529 Educational Plans Should Be Gaining in Popularity
Now that the dust has settled and the tax code has been “reformed,” it’s time to unpack those changes and analyze how best they can help you. One of the changes was the expansion of 529 educational plans. Under the Tax Cuts and Jobs Act, eligible expenses include up to $10,000 per person per year for K-12 educational expenses. Given the popularity and rising costs of private education, and the state income tax breaks associated with many of these accounts, 529 educational plans should see a spike in popularity.
529 Plans – A Quick Overview
529 plans were created by Congress in the mid 1990s as way for families to save money for college education expenses, which at that time had just begun to skyrocket. There are two types of 529 plans: a prepaid plan and a savings plan. We will focus on the savings plans because they are most prevalent. If you understand how a Roth IRA works, you should have a pretty good idea of how a 529 savings plan works. A 529 plan is an investment account funded with after-tax money. The earnings grow tax-free and the withdrawals are tax and penalty free as long as they are qualified. Even better, some states provide state income tax deductions for contributions! Currently, 34 states offer some type of deduction or credit for 529 plan contributions.
What Tax Reform Means to You
On December 22, 2017, the Tax Cuts and Jobs Act was signed into law. This far-reaching piece of legislation will overhaul the tax code. But what does the tax reform mean for you and your retirement plan? Here are some highlights.
Tax reform keeps seven tax brackets and lowers the top rate to 37% for individuals. The Alternative Minimum Tax (AMT) has been scaled way back. The standard deduction is doubled to $12,000 for singles and $24,000 for those who are married, filing jointly, and the child credit has been expanded. Personal exemptions are suspended.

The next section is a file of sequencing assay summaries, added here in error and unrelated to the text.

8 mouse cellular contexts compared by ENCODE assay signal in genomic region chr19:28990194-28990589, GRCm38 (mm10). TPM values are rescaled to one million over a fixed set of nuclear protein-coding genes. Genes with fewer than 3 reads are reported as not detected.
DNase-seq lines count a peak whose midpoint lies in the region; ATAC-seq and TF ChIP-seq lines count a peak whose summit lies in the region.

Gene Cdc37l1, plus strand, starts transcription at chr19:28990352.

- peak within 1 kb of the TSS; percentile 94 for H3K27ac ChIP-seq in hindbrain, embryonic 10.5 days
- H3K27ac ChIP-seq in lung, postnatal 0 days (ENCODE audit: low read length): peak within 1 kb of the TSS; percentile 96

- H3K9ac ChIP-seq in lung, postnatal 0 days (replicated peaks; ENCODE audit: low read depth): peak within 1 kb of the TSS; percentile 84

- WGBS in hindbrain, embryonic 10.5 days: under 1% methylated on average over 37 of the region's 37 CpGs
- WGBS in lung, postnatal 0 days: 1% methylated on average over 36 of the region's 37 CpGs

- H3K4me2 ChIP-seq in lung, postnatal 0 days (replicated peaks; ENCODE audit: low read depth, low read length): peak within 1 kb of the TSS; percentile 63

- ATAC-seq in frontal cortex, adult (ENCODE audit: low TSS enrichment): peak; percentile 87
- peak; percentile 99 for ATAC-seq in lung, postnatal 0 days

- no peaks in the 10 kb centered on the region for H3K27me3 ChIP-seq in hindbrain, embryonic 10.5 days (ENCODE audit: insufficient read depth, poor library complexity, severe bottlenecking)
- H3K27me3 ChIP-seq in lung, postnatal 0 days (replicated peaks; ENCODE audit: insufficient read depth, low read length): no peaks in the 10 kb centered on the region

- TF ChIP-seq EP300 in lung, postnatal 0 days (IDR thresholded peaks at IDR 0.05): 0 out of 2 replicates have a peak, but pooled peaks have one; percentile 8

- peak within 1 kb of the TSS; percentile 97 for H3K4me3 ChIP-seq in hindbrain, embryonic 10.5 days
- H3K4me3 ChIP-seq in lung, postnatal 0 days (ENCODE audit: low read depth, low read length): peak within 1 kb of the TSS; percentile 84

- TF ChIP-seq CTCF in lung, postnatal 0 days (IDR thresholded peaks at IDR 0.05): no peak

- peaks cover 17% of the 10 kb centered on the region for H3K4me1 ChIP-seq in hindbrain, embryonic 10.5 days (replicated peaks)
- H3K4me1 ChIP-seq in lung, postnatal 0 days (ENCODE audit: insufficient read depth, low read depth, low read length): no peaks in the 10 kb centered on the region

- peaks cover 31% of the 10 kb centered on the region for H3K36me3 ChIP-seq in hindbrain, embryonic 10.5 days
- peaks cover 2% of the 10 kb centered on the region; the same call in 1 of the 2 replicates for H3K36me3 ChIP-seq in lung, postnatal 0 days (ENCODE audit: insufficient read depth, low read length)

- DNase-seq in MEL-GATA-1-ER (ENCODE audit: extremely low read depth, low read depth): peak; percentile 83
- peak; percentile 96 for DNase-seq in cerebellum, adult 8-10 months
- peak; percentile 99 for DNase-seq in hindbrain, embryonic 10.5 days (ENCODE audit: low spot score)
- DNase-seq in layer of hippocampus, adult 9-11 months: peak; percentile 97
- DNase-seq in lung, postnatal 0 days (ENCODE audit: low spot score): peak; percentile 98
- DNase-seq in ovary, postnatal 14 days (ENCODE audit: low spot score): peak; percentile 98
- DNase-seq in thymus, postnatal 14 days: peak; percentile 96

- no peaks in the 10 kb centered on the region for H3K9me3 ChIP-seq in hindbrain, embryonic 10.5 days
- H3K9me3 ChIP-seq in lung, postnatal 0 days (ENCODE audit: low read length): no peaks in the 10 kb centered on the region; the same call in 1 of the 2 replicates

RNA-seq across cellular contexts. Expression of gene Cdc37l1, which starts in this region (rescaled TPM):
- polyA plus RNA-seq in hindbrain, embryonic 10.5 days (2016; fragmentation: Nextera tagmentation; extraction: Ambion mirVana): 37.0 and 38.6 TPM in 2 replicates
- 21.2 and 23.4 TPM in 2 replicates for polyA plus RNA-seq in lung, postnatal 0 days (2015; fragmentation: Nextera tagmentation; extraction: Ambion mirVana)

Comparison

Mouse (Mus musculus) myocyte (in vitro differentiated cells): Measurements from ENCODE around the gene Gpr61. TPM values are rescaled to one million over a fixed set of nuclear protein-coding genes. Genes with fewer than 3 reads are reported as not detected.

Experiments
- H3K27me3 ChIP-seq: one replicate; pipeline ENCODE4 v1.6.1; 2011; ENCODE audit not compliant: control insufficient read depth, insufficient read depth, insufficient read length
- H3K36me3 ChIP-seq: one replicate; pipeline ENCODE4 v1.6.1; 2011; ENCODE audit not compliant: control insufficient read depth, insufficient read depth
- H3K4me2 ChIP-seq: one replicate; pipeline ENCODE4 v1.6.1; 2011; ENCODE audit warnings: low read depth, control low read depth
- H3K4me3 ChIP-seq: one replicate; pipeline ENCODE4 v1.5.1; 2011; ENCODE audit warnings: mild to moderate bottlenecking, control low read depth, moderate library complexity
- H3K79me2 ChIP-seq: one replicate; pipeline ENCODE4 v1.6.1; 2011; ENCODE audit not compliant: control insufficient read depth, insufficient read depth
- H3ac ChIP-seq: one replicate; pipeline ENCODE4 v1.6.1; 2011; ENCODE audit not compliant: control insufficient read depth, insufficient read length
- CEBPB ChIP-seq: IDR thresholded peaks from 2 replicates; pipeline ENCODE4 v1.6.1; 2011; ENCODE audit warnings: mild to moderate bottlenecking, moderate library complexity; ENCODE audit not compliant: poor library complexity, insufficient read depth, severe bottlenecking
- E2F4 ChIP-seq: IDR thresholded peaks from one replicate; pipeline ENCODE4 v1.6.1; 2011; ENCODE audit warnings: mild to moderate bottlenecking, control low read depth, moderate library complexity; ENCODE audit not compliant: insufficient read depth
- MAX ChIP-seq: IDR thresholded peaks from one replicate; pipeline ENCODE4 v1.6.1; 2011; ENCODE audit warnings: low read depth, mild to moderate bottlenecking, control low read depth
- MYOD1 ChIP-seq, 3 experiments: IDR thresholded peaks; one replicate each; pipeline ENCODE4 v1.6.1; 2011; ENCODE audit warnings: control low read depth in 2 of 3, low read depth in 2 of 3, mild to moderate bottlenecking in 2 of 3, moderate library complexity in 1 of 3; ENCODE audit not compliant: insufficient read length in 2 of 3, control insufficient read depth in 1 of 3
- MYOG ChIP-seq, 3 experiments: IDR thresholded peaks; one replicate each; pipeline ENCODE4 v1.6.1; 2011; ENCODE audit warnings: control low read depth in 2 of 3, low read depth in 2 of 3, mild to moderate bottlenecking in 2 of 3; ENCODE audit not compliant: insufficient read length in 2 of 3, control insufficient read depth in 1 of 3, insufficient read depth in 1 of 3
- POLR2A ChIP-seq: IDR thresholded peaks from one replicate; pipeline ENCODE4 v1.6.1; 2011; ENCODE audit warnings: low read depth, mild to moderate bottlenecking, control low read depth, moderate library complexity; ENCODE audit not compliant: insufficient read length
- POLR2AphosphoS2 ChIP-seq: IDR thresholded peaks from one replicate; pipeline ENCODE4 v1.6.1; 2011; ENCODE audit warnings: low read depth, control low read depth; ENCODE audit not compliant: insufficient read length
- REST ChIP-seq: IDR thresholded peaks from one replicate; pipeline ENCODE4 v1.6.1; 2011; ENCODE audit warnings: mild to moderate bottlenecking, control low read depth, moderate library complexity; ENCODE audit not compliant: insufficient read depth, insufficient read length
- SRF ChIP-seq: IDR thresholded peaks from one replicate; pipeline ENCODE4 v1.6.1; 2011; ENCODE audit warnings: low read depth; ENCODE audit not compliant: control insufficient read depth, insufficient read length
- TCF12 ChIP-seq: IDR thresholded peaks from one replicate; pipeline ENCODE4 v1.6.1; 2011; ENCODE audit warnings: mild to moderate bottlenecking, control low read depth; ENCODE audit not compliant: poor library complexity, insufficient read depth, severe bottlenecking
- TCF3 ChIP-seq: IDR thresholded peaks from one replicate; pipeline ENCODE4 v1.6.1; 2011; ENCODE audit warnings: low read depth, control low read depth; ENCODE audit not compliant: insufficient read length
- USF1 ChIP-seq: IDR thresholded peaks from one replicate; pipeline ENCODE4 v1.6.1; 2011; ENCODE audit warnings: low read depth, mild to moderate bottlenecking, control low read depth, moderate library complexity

Many popular deductions have been eliminated or scaled back. The state and local tax deduction is limited to $10,000, and the mortgage interest deduction will be limited to the first $750,000 in mortgage interest debt for new home purchases.
These changes, like most of the changes tax reform brings for individuals, are scheduled to sunset after 2025. Tax reform also brought sweeping reform to corporate taxation. Changes on the corporate side, unlike the individual side, are permanent.
Happy Anniversary to the Roth IRA! Celebrating 20 years in 2018.
IRAs started small. The first IRAs created in 1974 had two purposes:
1. As a retirement savings vehicle for employees not covered by employer retirement plans; and
2. As an account to hold distributions from employer plans on separation from service
These first IRAs could accept annual contributions not exceeding the lesser of $1,500 or 15% of earned income, only from employees who were not covered by an employer’s qualified retirement plan. Distributions from them were subject to still familiar rules — being taxable income at ordinary rates, with required minimum distributions (RMDs) starting at age 70½, and distributions before age 59½ subject to 10% penalty. They could accept rollovers from company plans.